From Paul Hoynes of the Cleveland Plain-Dealer comes word that the Indians have activated slugger Travis Hafner from the 15-day disabled list. He’s serving as the Tribe’s DH and batting fourth in Sunday’s series finale against the White Sox.
Hafner missed a little over two weeks with a strained muscle in his foot. The injury hasn’t completely healed, and Hafner is likely to need surgery in the offseason to repair it, but he’ll fight through the discomfort in an attempt to give the Tribe an offensive spark down the stretch. Look for him to share time at designated hitter with Jim Thome.
Hafner, 34, is batting .280/.363/.447 with 11 homers and 49 RBI in 83 games this season.
For a few days, it looked like Aaron Judge was finally hitting his stride in the postseason. He was still striking out at a regular clip, piling more and more strikeouts atop the 16 he racked up in the Division Series, but he was mashing, too. He engineered a three-run homer during Game 3 of the Championship Series, followed by another blast and game-tying double in Game 4. His one-out double helped pad a five-run lead in Game 5, while his 425-footer off of Brad Peacock barely made a dent during a 7-1 loss in Game 6. And then Lance McCullers‘ curveball found and fooled him, as it did five of the 14 batters it met in Game 7:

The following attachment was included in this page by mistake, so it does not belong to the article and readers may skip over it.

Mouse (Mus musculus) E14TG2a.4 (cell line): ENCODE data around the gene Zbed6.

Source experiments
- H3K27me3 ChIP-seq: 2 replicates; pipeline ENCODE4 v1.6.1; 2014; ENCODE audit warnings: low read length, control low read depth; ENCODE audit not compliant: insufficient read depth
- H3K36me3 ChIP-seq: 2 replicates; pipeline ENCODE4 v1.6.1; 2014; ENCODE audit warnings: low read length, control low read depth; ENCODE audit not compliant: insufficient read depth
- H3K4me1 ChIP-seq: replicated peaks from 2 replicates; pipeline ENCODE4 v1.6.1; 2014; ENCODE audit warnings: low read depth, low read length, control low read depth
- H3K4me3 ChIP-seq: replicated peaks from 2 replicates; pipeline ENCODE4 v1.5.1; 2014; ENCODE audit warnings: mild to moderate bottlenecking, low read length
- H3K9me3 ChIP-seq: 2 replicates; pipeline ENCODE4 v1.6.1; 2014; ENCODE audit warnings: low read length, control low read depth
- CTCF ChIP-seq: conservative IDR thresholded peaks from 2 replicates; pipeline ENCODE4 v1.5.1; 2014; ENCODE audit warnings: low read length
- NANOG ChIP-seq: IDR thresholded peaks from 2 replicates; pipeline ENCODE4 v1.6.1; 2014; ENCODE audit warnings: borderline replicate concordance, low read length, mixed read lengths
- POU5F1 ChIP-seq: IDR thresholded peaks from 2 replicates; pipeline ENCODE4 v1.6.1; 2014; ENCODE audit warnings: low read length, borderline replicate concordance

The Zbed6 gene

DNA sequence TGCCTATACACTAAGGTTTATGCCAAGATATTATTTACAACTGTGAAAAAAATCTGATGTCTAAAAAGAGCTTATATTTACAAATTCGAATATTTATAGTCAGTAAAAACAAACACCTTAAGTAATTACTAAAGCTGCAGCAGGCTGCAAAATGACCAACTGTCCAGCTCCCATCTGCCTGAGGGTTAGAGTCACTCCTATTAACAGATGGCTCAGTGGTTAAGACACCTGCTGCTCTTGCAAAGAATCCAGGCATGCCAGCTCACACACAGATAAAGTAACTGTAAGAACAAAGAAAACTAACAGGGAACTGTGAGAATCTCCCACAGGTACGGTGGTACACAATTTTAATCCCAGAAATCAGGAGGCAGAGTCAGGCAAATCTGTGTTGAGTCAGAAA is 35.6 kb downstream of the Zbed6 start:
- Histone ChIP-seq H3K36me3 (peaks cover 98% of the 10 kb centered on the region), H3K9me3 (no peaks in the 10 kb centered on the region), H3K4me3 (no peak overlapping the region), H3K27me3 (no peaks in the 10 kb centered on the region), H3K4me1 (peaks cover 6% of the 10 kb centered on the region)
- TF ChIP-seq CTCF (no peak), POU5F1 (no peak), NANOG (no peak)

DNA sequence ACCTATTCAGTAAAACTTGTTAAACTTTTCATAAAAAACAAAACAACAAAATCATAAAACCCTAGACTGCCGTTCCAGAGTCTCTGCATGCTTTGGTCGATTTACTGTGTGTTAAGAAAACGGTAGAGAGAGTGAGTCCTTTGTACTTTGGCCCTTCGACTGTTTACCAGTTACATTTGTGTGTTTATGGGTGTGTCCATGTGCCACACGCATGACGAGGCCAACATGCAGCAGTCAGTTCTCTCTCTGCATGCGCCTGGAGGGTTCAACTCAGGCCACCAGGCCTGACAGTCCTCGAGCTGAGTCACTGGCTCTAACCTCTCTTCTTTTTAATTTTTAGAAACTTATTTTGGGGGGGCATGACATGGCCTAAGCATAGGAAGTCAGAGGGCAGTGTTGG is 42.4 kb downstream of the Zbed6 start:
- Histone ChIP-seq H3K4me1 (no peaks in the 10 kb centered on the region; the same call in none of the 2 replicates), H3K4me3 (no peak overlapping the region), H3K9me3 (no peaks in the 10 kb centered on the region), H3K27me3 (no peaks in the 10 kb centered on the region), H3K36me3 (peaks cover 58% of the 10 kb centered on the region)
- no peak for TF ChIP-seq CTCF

The strikeout was Judge’s first of the evening and 27th since the start of the playoffs. No other major league batter has racked up that many strikeouts in a single postseason, though Alfonso Soriano’s 26-strikeout record in 2003 comes the closest. Within that record, Judge also collected three golden sombreros (four strikeouts in a single game), narrowly avoiding the dreaded platinum sombrero (five strikeouts in a single game).
It’s an unfortunate footnote to a spectacular year for the rookie outfielder, who decimated the competition with 52 home runs and 8.2 fWAR during the regular season and was a pivotal part of the Yankees’ playoff run. Thankfully, the image of McCullers’ curveball darting just under Judge’s bat won’t be the image that sticks with us for years to come. Instead, it’ll look something like this: